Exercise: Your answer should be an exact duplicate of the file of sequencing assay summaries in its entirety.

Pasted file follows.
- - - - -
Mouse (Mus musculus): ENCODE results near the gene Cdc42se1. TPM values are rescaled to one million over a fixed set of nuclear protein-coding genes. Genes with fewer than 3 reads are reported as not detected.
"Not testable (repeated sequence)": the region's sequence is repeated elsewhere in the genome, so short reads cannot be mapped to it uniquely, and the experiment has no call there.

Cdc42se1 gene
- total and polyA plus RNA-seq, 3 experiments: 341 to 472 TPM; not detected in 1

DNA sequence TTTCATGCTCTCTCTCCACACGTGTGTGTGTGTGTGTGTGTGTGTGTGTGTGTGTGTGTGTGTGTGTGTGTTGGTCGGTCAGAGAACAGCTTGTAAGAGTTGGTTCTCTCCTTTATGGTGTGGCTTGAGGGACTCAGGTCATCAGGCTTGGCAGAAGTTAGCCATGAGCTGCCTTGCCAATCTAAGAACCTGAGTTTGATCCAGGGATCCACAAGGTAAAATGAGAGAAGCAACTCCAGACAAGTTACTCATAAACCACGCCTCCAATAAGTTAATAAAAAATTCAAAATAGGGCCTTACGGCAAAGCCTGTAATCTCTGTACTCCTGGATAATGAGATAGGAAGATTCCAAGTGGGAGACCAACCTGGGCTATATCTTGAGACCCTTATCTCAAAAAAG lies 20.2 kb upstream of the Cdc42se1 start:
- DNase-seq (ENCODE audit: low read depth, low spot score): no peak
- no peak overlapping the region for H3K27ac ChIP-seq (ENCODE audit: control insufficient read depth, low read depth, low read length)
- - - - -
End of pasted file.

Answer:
Mouse (Mus musculus): ENCODE results near the gene Cdc42se1. TPM values are rescaled to one million over a fixed set of nuclear protein-coding genes. Genes with fewer than 3 reads are reported as not detected.
"Not testable (repeated sequence)": the region's sequence is repeated elsewhere in the genome, so short reads cannot be mapped to it uniquely, and the experiment has no call there.

Cdc42se1 gene
- total and polyA plus RNA-seq, 3 experiments: 341 to 472 TPM; not detected in 1

DNA sequence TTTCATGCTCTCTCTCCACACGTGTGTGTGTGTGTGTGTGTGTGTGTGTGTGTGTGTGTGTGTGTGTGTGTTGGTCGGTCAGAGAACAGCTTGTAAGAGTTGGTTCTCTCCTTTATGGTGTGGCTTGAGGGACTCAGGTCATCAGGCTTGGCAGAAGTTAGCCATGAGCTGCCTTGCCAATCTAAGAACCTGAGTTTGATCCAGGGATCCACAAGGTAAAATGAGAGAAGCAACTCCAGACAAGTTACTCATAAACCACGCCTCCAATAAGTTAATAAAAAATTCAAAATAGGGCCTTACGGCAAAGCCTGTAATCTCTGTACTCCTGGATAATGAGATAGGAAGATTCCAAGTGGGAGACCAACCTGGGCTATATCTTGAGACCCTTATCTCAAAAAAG lies 20.2 kb upstream of the Cdc42se1 start:
- DNase-seq (ENCODE audit: low read depth, low spot score): no peak
- no peak overlapping the region for H3K27ac ChIP-seq (ENCODE audit: control insufficient read depth, low read depth, low read length)